The Secret Garden

Sharon Jaynes

Day: 21 | Plan: Covenant

Today’s Reading: Song of Songs 4

Song of Songs 4:7 (NIV) “You are altogether beautiful, my darling; there is no flaw in you.” 

If Song of Songs hasn’t made you blush yet, today might just be the day. Remember, God ordained marriage between one man and one woman. He fashioned our bodies for sexual intimacies. Song of Songs is a God-ordained celebration of that love.

The wedding day has finally arrived! We are not privy to the actual celebration itself, but we skip right from the processional in Song of Songs 3 to the consummation in Song of Songs 4. The courtship ends, and the marriage begins.

How tender the husband is to slowly and affectionately praise his wife’s beauty. Many brides are nervous on their wedding night, and this groom takes time to make her feel totally loved and adored. In Song of Songs 1-2 the bride admits her insecurities (Song of Songs 1:5-6; 2:1), and on their wedding night the groom poetically and modestly praises her beauty as he takes inventory of her physical features.

Likewise, you have been uniquely designed by your heavenly Bridegroom. (Psalm 139:13-14) And one day Christ will receive His bride without spot, wrinkle or blemish. 

The husband praises seven of the wife’s features: her eyes, hair, teeth, lips, temples, neck and breast. Seven is the Hebrew number of perfection, and he assures her that she is perfection to him. The groom touches her heart with his words before he touches her with his hands. 

For the first time, he calls the woman his “bride.” In five verses he uses the word five times. (Song of Songs 4:8-12) Newly-married couples often enjoy calling their spouse “wife” or “husband.” I’ve even known a few women, including myself, to practice writing “Mrs.” with their soon-to-be new last name before the big day. No doubt Solomon is excited to finally be able to call her his bride and he continues to woo her with his words.

“You are a garden locked up, my sister, my bride; you are a spring enclosed, a sealed fountain” (Song of Songs 4:12).

In addition to referring to his wife as his bride, he also refers to her as his “sister” (Song of Songs 4:9-10; 4:12; 5:1). In ancient Near East love poetry, “sister” was a term of endearment that a husband would often use when referring to his wife, not a literal flesh-and-blood sister.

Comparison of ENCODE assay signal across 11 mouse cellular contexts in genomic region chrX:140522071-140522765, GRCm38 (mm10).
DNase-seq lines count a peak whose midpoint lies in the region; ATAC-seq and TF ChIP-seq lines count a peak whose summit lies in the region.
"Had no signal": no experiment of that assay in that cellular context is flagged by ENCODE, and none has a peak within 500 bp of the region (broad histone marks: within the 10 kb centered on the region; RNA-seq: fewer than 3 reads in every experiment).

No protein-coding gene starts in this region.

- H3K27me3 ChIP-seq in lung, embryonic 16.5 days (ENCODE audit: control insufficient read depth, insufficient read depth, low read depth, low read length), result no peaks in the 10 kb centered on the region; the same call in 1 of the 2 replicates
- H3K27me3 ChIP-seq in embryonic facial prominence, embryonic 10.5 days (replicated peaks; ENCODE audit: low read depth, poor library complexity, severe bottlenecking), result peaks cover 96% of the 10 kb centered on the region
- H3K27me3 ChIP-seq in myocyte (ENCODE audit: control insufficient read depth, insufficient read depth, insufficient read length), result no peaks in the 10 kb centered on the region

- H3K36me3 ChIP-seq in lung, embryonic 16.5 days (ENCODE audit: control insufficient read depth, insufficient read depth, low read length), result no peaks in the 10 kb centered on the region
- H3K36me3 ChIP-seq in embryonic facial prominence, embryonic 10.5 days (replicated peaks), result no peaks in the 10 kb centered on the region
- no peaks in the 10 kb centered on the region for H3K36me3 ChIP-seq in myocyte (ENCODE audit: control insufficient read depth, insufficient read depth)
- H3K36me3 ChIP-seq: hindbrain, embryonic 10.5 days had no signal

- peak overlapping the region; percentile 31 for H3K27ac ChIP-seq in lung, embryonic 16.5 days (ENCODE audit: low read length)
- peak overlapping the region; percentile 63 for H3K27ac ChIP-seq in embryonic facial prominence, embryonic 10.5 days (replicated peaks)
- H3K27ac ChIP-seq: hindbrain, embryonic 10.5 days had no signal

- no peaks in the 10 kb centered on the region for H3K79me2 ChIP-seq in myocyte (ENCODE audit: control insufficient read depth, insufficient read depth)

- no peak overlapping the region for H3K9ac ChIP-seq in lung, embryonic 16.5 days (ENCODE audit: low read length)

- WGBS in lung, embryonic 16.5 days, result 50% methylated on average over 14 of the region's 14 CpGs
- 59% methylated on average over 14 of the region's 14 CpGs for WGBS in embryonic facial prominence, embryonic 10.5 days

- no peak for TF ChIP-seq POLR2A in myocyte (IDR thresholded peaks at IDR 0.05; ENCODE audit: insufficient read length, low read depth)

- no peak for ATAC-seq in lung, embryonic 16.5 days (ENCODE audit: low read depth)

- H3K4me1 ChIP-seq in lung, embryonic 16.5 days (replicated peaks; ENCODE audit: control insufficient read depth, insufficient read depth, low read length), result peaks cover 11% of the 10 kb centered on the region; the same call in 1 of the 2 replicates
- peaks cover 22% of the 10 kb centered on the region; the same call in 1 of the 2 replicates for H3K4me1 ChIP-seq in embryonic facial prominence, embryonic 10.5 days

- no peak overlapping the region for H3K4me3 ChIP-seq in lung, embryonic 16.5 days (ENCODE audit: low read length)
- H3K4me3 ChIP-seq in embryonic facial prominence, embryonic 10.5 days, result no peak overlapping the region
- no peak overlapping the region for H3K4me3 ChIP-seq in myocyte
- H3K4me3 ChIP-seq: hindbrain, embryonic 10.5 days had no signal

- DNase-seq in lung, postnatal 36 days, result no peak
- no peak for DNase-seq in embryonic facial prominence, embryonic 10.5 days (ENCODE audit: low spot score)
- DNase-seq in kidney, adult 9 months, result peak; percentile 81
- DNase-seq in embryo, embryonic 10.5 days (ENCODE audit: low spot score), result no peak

Yes, the bride’s virginity has been like a garden locked up, a spring enclosed, a sealed fountain. And now, at the proper time, she is giving her husband the key: “Let my beloved come into his garden and taste its choice fruits” (Song of Songs 4:16b).

What she had previously considered “her garden” now becomes “his garden.” This reflects Paul’s words to the Corinthians: “The wife does not have authority over her own body but yields it to her husband. In the same way, the husband does not have authority over his own body but yields it to his wife” (1 Corinthians 7:4). It is a gift we give.

C.S. Lewis, in his book, Mere Christianity, describes “one flesh” unity of marriage in such a beautiful way:

The Christian idea of marriage is based on Christ’s words that a man and wife are to be regarded as a single organism—for that is what the words “one flesh” would be in modern English. … The inventor of the human machine was telling us that its two halves, the male and the female, were made to be combined.

What a stunning picture as we end Song of Songs 4 with the bride handing the key to her husband, and he opens the lock. What began in the Garden of Eden with the first man and woman, continues with Solomon and his bride as she lovingly gives her garden to him.

Prayer: Heavenly Father, thank You for the way You created me. Your works are marvelous, I know that full well. When I look in the mirror, help me to see myself as You see me — a masterpiece of divine design. Thank You for the way that You created a husband and wife to become one flesh. I look forward to the day when I will be united with my heavenly Bridegroom for all eternity. Until then, I will be about the business of getting ready. In Jesus’ name, amen.

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The descriptive language that the husband uses to describe the beautiful attributes of his wife may... Read More

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